The Path to Power, the first volume in Robert A. Caro's series, The Years of Lyndon Johnson, spends a fair amount of time describing the land where LBJ was raised, the Texas Hill Country. This fascinating land stands at the crossroads of West, Central, and South Texas. It was once a land of opportunity, but overgrazing in the 19th Century, combined with the constant threat of Native American attack, made it a somewhat desolate place. Residents of the Texas Hill Country were, to say the least, tough. The women were especially strong. Caro describes the brutal nature of household chores: lugging water for miles; hauling wood and then chopping it for the stove, which was extremely difficult to light; ironing shirts with twenty pound iron wedges, literally, without handles; and so on. So arduous was their lifestyle, Texas Hill Country women were noted for their bent-over posture. These figures were heroic, if not saintly.
“By this is my Father glorified, that you bear much fruit and become my disciples” (Jn 15:8). We hear quite a bit about fruit throughout Scripture. Jesus tells us that if we remain in him, like a branch connected to the vine, we will bear fruit. He also speaks of a good tree bearing good fruit—“by their fruits you will know them” (Matt 7:20). St. Paul talks about the fruits of the Holy Spirit in his letter to the Galatians (cf. Gal 5:22-23), and, of course, we have the most well-known and infamous fruit of all—the apple, the cause of our downfall when consumed by Adam and Eve.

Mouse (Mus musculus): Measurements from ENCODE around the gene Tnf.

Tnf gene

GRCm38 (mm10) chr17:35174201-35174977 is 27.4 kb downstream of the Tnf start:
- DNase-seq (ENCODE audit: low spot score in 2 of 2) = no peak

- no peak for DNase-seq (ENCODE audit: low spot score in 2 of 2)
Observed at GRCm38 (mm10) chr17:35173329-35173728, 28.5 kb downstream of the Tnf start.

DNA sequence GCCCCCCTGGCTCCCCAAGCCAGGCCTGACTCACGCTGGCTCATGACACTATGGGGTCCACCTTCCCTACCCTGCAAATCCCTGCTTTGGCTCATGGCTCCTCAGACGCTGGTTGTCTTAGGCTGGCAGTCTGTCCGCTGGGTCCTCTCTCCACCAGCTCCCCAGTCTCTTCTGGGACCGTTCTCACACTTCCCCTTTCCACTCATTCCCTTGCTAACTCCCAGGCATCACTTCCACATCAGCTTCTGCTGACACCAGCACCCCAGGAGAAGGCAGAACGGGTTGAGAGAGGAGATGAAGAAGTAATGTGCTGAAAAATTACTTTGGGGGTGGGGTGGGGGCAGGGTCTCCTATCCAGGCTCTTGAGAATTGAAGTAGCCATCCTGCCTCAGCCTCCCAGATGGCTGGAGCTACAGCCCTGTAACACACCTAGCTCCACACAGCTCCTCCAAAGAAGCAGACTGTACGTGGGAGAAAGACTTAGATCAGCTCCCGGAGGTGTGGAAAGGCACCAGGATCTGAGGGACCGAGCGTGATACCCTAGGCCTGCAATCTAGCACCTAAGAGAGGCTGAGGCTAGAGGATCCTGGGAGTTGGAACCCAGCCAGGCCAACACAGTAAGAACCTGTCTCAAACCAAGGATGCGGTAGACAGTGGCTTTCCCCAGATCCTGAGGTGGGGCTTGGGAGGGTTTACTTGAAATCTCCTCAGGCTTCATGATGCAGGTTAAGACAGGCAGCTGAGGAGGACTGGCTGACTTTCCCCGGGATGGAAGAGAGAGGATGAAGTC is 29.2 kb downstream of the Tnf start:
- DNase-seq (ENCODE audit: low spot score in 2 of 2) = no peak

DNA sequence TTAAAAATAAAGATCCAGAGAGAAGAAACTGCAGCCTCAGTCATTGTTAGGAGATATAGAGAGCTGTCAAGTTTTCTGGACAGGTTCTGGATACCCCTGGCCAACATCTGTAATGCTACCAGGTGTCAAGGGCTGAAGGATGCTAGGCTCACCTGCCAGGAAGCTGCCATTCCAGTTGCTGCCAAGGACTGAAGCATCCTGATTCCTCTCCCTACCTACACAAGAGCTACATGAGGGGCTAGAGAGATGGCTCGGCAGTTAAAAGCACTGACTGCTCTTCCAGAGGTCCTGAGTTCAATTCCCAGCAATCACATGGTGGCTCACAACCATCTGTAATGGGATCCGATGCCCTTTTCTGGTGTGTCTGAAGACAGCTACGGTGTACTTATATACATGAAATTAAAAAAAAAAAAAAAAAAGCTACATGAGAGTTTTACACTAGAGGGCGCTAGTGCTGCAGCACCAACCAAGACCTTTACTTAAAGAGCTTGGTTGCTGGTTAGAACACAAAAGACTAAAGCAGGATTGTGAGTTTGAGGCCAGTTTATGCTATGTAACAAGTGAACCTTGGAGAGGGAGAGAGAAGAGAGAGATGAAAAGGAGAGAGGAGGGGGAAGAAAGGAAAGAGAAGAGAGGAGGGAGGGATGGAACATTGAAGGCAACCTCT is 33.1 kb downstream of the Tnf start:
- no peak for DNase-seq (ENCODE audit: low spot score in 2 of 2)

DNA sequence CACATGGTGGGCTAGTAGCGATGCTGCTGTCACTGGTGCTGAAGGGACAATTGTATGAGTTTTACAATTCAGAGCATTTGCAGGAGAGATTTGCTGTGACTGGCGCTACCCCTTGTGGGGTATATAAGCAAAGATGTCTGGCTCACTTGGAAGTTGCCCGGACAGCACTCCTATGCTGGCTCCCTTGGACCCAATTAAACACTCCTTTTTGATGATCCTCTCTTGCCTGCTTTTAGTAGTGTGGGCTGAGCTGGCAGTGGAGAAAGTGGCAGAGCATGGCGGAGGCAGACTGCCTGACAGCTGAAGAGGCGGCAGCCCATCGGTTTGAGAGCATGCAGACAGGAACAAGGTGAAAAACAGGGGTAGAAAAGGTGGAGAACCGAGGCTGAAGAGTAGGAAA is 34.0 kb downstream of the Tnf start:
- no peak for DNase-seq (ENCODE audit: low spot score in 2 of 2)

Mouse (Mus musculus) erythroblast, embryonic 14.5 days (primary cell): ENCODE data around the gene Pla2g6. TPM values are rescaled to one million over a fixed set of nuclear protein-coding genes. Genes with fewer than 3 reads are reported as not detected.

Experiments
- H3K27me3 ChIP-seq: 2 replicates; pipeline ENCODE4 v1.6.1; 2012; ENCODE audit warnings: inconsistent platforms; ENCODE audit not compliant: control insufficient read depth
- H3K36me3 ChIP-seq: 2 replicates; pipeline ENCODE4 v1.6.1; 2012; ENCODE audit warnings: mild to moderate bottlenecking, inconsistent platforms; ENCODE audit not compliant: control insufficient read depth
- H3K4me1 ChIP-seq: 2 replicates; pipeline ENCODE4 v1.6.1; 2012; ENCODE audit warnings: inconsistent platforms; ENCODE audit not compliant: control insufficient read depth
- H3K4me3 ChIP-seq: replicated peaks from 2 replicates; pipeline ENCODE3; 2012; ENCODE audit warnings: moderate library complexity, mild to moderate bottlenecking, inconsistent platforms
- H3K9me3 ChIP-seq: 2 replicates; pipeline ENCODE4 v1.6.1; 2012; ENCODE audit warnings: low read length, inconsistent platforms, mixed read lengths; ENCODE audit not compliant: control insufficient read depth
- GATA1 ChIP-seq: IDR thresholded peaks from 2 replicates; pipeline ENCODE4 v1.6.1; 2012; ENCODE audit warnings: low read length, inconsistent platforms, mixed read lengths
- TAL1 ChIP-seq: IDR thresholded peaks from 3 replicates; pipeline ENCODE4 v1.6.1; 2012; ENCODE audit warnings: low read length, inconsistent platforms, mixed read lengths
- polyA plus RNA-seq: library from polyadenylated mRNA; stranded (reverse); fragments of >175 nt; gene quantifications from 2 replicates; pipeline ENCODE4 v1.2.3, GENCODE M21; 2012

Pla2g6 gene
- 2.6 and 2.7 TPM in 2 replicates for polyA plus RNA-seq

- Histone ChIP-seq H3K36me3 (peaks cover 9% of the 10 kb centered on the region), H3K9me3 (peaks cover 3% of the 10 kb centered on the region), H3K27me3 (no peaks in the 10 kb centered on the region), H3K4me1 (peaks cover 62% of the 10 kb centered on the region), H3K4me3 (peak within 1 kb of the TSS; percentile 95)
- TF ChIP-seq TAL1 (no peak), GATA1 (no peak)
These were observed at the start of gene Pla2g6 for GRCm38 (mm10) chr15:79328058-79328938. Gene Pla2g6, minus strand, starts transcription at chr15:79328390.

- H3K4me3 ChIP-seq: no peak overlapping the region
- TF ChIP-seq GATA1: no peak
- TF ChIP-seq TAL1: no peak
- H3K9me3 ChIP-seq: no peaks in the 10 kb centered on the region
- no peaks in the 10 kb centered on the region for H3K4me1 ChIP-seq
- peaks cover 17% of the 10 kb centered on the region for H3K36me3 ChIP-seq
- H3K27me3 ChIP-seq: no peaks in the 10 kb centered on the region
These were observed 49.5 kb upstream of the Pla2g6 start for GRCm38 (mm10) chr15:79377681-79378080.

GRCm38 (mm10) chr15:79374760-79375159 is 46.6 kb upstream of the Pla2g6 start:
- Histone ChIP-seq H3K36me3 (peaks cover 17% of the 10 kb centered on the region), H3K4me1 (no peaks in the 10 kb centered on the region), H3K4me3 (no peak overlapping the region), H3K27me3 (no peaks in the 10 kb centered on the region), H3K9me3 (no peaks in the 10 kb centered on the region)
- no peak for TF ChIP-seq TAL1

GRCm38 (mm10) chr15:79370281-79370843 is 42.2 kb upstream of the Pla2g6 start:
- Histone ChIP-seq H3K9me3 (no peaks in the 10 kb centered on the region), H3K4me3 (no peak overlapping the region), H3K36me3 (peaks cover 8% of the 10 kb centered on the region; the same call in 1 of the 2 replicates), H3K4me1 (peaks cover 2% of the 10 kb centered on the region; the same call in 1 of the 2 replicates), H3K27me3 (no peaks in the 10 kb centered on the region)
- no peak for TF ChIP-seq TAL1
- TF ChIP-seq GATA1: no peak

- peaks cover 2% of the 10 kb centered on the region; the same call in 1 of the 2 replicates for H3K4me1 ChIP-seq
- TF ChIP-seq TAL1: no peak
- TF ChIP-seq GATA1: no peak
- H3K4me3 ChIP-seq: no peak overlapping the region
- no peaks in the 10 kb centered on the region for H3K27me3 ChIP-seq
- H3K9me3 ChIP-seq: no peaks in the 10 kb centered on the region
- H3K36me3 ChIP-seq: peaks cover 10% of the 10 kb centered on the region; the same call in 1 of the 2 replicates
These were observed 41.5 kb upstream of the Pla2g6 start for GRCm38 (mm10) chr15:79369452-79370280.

Muhammad, the founder of Islam, had a daughter named Fatima. When she died at age 29 in the early 7th Century it is reported that her father said, in grief, “She has the highest place in heaven after the Virgin Mary.” Muhammad did not mourn too long however. In the subsequent years his religion spread across the Middle East, Africa, and into Europe. In 711, the Crescent crossed the Straits of Gibraltar and a small town named Salatia, on the east coast of the Iberian Peninsula, was conquered. In the 12th Century the Christians organized themselves and reconquered Spain and Portugal, including this small town. During the reconquista, the Muslim princess of Salatia, named Fatima, was captured. Falling in love with the Spanish Count of Ourem, Fatima converted to Catholicism. Like Muhammad's daughter, Fatima died prematurely and her hometown, reclaimed for Catholicism, was renamed in her honor.
On August 27, 1942, General George C. Marshall wrote the following in a letter to John Hildring, upon Hildring's appointment as the head of the Army Civil Affairs branch:
“We have a great asset and that is that our people, our countrymen, do not distrust us and do not fear us. Our countrymen, our fellow citizens, are not afraid of us. They don't harbor any ideas that we intend to alter the government of the country or the nature of this government in any way. This is a sacred trust that I turn over to you today. We are completely devoted, we are a member of a priesthood really, the sole purpose of which is to defend the republic.”(emphasis mine)